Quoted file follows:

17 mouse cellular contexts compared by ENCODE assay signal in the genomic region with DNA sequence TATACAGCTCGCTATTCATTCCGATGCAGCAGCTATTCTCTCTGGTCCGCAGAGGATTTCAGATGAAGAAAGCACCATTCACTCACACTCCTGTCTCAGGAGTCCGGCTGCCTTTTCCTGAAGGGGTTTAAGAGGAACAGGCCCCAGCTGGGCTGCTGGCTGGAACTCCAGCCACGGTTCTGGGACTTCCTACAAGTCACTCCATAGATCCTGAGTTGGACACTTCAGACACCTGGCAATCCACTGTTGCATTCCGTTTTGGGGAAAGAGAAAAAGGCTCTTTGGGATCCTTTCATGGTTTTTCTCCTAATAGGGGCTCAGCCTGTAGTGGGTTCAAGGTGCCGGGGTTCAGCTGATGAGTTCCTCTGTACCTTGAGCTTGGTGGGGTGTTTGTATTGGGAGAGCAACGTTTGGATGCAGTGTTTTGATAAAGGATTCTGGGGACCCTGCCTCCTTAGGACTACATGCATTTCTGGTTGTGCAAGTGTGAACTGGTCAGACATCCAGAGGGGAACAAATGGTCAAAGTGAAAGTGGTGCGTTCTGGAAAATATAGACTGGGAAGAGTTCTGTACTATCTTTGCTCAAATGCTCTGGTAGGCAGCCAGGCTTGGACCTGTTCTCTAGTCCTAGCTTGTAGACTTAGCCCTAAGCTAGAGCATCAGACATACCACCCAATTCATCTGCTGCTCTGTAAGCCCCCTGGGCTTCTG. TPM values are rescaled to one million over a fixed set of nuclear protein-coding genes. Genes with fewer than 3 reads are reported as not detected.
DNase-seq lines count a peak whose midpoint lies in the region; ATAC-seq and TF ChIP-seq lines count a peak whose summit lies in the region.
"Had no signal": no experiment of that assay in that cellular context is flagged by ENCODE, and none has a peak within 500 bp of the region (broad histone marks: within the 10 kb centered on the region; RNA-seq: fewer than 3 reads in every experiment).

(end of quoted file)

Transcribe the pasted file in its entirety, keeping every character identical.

17 mouse cellular contexts compared by ENCODE assay signal in the genomic region with DNA sequence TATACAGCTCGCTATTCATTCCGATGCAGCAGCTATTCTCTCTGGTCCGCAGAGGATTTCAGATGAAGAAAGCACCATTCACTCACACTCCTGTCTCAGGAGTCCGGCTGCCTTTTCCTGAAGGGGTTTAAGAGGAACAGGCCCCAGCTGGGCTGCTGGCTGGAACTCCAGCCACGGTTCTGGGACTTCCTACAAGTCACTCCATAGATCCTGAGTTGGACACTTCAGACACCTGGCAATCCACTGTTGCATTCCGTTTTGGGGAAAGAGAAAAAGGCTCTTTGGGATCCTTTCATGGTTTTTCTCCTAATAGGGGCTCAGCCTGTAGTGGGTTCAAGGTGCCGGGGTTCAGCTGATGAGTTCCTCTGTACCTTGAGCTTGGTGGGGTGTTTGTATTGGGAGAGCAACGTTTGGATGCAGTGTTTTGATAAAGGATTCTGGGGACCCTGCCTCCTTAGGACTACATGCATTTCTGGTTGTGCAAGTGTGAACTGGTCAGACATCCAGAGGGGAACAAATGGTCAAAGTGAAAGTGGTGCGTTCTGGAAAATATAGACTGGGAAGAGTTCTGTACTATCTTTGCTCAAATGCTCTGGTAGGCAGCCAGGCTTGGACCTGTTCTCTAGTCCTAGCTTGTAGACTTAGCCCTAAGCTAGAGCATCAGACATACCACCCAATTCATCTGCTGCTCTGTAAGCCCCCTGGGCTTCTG. TPM values are rescaled to one million over a fixed set of nuclear protein-coding genes. Genes with fewer than 3 reads are reported as not detected.
DNase-seq lines count a peak whose midpoint lies in the region; ATAC-seq and TF ChIP-seq lines count a peak whose summit lies in the region.
"Had no signal": no experiment of that assay in that cellular context is flagged by ENCODE, and none has a peak within 500 bp of the region (broad histone marks: within the 10 kb centered on the region; RNA-seq: fewer than 3 reads in every experiment).